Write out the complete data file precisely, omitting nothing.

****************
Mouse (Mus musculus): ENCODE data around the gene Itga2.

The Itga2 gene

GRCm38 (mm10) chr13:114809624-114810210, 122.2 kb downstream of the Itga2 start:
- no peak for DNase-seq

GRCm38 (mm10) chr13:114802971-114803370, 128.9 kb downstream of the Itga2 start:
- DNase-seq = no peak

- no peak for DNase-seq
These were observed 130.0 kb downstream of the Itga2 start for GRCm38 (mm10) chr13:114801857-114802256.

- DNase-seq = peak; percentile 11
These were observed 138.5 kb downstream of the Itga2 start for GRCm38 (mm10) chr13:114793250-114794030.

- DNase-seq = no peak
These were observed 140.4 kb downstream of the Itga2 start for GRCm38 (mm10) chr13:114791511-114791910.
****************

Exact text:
Mouse (Mus musculus): ENCODE data around the gene Itga2.

The Itga2 gene

GRCm38 (mm10) chr13:114809624-114810210, 122.2 kb downstream of the Itga2 start:
- no peak for DNase-seq

GRCm38 (mm10) chr13:114802971-114803370, 128.9 kb downstream of the Itga2 start:
- DNase-seq = no peak

- no peak for DNase-seq
These were observed 130.0 kb downstream of the Itga2 start for GRCm38 (mm10) chr13:114801857-114802256.

- DNase-seq = peak; percentile 11
These were observed 138.5 kb downstream of the Itga2 start for GRCm38 (mm10) chr13:114793250-114794030.

- DNase-seq = no peak
These were observed 140.4 kb downstream of the Itga2 start for GRCm38 (mm10) chr13:114791511-114791910.